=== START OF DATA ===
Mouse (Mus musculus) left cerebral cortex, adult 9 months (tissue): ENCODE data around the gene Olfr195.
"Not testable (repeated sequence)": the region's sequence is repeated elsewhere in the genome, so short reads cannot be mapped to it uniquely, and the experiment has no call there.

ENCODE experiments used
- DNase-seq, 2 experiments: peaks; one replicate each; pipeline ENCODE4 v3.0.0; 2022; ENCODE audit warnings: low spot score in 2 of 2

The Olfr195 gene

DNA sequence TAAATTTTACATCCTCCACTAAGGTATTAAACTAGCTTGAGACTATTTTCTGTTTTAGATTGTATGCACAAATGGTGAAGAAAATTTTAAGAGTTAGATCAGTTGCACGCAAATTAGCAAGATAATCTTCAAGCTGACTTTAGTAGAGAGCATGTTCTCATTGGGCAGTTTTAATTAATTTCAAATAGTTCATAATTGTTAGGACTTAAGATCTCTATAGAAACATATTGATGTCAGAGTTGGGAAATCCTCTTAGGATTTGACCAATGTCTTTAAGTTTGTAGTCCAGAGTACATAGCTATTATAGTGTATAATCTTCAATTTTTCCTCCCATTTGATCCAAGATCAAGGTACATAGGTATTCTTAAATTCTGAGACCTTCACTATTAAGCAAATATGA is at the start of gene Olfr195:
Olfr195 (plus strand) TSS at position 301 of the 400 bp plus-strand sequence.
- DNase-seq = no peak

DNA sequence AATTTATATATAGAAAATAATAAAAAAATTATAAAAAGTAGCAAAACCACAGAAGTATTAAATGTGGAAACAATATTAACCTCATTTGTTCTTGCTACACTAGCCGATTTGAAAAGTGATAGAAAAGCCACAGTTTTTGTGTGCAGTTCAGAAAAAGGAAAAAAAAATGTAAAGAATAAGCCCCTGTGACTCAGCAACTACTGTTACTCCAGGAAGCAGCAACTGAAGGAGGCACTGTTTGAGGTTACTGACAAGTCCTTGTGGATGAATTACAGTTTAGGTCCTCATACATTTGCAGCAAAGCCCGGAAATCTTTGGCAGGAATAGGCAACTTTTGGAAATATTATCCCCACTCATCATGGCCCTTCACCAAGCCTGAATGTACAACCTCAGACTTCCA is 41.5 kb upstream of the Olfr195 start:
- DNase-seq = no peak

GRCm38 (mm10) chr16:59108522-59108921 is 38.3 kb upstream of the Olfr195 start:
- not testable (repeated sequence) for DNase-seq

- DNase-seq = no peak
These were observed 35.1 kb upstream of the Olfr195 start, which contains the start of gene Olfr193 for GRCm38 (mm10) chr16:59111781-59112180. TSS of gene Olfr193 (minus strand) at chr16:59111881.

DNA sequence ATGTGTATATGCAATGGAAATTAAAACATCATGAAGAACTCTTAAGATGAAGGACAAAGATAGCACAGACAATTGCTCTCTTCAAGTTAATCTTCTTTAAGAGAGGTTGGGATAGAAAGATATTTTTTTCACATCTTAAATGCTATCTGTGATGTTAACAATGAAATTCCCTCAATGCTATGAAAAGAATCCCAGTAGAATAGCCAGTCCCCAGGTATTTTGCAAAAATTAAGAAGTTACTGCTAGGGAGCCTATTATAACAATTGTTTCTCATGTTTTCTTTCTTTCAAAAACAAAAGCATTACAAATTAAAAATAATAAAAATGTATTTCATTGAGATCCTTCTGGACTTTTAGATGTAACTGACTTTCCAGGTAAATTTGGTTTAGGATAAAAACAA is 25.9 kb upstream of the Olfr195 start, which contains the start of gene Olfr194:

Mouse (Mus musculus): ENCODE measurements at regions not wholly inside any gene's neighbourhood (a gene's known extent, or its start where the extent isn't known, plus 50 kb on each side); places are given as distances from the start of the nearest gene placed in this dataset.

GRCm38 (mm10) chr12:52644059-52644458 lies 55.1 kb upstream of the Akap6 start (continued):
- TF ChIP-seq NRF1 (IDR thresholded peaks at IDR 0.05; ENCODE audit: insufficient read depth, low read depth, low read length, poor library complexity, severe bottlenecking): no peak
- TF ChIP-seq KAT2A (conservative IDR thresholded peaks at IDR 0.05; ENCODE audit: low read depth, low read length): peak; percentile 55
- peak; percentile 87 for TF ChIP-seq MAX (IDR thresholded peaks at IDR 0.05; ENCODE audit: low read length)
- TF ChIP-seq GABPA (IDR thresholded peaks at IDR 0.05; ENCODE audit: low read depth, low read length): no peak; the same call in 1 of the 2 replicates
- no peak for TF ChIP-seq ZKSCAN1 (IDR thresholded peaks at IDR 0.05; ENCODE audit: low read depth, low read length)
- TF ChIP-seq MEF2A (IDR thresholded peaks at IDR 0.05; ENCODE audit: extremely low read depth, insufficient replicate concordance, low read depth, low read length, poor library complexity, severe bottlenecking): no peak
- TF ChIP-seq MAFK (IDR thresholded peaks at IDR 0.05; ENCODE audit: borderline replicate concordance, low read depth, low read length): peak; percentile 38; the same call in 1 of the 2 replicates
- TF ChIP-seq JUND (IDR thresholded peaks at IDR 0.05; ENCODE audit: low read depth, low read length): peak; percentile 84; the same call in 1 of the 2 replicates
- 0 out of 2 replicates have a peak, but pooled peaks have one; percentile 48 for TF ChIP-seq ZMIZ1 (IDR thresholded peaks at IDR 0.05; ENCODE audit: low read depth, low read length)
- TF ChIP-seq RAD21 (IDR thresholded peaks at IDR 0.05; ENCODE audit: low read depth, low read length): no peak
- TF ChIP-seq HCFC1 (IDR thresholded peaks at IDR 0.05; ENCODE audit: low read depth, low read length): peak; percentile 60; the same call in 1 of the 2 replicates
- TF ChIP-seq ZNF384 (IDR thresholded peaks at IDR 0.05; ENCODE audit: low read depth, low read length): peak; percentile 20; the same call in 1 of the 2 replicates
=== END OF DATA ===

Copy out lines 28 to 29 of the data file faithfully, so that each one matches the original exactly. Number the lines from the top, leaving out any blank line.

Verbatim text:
- TF ChIP-seq HCFC1 (IDR thresholded peaks at IDR 0.05; ENCODE audit: low read depth, low read length): peak; percentile 60; the same call in 1 of the 2 replicates
- TF ChIP-seq ZNF384 (IDR thresholded peaks at IDR 0.05; ENCODE audit: low read depth, low read length): peak; percentile 20; the same call in 1 of the 2 replicates